Overall, if we look at last year’s results, we should be satisfied – we have kept our market position and our volumes.

But in detail, there are many changes that, we believe so, are less visible from the outside but are very significant for our future development. As they say – “everything is related to everything.” Following this philosophy, we launched a program of successive refurbishment of our terminals, these measures start with new terminal surfaces, additional cranes, and handling machines and end with new IT tools.

Why this has to be mentioned as a big achievement? Because there is no future for combined transport without powerful terminals. We believe that increasing the current flexibility and enlarging the terminal network is a crucial task.

METRANS is known as a specialist in intermodal transport of containers to/from seaports, but seaborne cargo is only a part of our activities. Our growing terminal network also opens many opportunities for intra-Europe transport, which is a very important point and a milestone on a long way to carbon-neutral transport on the continent.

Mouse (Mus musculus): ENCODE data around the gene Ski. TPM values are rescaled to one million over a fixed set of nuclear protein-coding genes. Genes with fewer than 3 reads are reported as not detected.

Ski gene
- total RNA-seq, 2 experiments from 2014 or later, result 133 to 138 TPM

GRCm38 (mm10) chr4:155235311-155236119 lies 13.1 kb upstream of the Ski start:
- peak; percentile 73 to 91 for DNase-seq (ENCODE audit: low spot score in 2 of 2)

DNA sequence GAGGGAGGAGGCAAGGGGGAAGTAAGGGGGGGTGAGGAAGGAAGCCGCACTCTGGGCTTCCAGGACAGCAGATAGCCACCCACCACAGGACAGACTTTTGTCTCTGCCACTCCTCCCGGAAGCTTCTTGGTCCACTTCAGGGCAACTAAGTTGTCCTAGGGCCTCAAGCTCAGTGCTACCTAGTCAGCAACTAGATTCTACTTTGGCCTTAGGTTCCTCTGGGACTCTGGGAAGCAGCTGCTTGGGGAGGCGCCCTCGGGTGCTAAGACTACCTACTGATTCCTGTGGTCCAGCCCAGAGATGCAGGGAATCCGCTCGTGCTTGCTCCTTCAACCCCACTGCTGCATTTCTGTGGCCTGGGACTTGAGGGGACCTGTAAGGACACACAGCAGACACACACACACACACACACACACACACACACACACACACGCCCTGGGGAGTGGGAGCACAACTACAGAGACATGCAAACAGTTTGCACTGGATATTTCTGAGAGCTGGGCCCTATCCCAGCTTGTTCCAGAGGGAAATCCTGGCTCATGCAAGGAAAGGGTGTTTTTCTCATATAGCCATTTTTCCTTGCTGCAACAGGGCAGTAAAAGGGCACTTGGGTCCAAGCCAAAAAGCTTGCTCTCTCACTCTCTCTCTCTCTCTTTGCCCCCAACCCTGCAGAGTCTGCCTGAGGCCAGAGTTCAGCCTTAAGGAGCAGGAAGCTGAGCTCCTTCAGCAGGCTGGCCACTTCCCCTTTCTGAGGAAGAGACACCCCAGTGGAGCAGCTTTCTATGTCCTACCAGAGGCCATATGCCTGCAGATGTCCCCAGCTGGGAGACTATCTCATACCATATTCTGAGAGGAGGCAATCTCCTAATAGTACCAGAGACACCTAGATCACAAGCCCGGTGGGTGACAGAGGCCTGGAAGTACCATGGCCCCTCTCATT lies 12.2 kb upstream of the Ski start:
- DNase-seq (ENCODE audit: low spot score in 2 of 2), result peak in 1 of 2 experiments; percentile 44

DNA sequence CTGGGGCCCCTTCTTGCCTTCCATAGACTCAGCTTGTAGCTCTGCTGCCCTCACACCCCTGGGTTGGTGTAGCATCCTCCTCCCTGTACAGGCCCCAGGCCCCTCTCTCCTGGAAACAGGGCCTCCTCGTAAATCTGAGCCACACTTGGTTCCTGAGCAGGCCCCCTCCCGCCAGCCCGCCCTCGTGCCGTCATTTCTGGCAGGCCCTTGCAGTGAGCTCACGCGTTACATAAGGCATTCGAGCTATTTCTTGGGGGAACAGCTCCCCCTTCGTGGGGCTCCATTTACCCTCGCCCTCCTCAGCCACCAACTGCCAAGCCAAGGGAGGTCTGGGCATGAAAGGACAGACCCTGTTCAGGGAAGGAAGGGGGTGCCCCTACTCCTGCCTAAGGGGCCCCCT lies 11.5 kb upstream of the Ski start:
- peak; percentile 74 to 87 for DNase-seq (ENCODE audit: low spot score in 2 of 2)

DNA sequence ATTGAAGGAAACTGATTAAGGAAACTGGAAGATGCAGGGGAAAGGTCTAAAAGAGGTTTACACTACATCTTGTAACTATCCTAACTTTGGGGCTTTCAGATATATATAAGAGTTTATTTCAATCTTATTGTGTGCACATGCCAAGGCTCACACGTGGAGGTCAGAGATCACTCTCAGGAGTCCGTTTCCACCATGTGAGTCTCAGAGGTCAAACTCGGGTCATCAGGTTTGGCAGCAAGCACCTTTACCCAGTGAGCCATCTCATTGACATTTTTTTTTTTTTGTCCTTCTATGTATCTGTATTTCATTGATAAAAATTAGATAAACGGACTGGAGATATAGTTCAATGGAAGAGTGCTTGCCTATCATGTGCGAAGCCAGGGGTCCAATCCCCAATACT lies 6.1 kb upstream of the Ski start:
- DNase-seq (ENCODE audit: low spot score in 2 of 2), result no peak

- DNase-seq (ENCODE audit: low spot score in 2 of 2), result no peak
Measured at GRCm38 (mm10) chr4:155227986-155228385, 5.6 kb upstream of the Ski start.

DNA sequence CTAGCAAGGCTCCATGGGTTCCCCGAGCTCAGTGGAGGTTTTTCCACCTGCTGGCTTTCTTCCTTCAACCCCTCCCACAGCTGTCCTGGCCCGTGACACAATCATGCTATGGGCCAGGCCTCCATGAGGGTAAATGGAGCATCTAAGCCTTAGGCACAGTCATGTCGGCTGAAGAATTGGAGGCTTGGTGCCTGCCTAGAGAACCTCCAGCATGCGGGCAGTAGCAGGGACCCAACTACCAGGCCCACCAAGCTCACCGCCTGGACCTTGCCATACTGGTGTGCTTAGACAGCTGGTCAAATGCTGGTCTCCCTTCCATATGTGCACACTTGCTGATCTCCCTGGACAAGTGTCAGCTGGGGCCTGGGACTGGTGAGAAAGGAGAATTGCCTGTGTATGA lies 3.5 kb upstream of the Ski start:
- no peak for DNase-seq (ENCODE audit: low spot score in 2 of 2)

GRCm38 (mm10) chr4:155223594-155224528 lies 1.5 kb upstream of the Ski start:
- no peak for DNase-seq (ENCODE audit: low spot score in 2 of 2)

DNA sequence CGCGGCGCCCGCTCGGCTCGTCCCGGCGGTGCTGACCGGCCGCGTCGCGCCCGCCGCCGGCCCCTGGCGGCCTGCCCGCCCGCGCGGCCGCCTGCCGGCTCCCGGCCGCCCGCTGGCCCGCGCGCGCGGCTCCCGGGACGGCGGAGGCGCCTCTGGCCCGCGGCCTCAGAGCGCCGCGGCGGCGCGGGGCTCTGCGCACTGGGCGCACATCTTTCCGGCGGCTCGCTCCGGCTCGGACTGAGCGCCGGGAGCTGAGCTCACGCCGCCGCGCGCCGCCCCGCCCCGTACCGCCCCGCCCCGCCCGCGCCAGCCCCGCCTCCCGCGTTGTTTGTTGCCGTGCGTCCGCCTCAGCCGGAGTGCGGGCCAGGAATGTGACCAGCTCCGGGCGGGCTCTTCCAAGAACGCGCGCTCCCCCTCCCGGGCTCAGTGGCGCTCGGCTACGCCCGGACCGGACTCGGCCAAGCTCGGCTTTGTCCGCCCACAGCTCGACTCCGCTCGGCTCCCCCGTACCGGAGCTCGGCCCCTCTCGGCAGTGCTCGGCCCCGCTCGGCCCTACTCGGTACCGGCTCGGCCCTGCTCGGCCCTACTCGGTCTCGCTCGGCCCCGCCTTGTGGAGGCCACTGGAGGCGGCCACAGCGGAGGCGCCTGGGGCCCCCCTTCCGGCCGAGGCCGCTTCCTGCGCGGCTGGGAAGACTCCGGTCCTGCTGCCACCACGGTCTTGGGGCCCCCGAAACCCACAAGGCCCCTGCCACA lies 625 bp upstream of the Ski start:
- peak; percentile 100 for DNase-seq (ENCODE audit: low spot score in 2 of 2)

PL: Although you practically answered the next question, let’s summarize it. Do you expect the factors we mentioned, such as energy and fuel prices, or inflation to continue to impact your industry’s operations in 2024?

– The fourth quarter of 2023, and the final volumes of the main European ports, clearly showed the direction for the outlook for 2024, and the first month of 2024 has confirmed this development.

It is no secret that the transportation industry is not a manufacturing sector, transportation is a service sector, we can only move the existing cargo and if the volume decreases, it is not a good sign for us. Apparently, almost all European countries have overcome the CPI peaks but the question is with what consequences.

Was our transport sector able to project the CPI in the selling prices? Which part of the CPI and growing costs remained in our sector without remuneration? Our sector works traditionally with low profit margins, which is why further reduction can only lead to an unhealthy development, and postponed or lower investments, which are needed to ensure ongoing improvement.

The energy costs still remain to be an issue, I believe that no one can predict further development. Here as well, the peaks and troubled times are behind us. Also, we currently see an unquiet political situation in the Red Sea region that directly affects the shipping industry and influences energy costs worldwide.

PL: Are the large railway infrastructure projects throughout Europe part of this complicated equation? How big of an impact do they have on the work of METRANS?